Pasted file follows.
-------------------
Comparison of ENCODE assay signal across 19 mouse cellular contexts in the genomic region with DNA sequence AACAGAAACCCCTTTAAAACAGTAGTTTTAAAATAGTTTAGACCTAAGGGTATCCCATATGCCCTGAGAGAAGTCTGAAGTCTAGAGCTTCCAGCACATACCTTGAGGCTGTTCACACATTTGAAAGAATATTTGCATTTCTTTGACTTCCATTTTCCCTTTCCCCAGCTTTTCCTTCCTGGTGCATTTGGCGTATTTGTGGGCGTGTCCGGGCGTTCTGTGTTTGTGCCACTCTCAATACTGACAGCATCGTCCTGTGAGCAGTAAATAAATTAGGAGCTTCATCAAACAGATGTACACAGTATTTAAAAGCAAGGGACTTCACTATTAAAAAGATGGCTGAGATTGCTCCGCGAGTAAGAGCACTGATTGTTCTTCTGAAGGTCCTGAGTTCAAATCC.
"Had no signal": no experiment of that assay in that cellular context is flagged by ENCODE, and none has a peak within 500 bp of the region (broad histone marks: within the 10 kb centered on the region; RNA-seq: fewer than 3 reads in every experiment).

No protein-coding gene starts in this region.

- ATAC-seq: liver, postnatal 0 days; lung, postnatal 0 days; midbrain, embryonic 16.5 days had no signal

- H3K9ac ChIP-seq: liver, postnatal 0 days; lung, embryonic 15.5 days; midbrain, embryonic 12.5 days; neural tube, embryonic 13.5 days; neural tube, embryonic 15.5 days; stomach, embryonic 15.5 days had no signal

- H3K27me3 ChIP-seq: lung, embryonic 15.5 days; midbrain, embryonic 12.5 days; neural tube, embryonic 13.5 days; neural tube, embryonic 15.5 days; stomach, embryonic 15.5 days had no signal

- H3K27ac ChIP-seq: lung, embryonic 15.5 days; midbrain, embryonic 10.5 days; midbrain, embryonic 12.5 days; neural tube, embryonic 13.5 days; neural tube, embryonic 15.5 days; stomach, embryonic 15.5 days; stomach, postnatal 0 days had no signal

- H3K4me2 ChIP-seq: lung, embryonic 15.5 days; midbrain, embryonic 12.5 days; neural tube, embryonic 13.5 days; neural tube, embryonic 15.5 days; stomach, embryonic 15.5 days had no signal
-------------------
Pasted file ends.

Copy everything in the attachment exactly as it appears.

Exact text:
Comparison of ENCODE assay signal across 19 mouse cellular contexts in the genomic region with DNA sequence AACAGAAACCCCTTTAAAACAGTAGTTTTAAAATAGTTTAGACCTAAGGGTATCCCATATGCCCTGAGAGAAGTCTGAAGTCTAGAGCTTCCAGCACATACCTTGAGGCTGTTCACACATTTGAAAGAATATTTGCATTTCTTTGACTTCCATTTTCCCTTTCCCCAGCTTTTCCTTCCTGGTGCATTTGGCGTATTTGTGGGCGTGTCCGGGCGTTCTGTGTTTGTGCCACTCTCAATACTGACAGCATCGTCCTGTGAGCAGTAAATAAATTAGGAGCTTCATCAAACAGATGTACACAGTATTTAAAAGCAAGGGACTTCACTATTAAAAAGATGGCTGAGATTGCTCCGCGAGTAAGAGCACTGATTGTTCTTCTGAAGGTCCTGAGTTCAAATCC.
"Had no signal": no experiment of that assay in that cellular context is flagged by ENCODE, and none has a peak within 500 bp of the region (broad histone marks: within the 10 kb centered on the region; RNA-seq: fewer than 3 reads in every experiment).

No protein-coding gene starts in this region.

- ATAC-seq: liver, postnatal 0 days; lung, postnatal 0 days; midbrain, embryonic 16.5 days had no signal

- H3K9ac ChIP-seq: liver, postnatal 0 days; lung, embryonic 15.5 days; midbrain, embryonic 12.5 days; neural tube, embryonic 13.5 days; neural tube, embryonic 15.5 days; stomach, embryonic 15.5 days had no signal

- H3K27me3 ChIP-seq: lung, embryonic 15.5 days; midbrain, embryonic 12.5 days; neural tube, embryonic 13.5 days; neural tube, embryonic 15.5 days; stomach, embryonic 15.5 days had no signal

- H3K27ac ChIP-seq: lung, embryonic 15.5 days; midbrain, embryonic 10.5 days; midbrain, embryonic 12.5 days; neural tube, embryonic 13.5 days; neural tube, embryonic 15.5 days; stomach, embryonic 15.5 days; stomach, postnatal 0 days had no signal

- H3K4me2 ChIP-seq: lung, embryonic 15.5 days; midbrain, embryonic 12.5 days; neural tube, embryonic 13.5 days; neural tube, embryonic 15.5 days; stomach, embryonic 15.5 days had no signal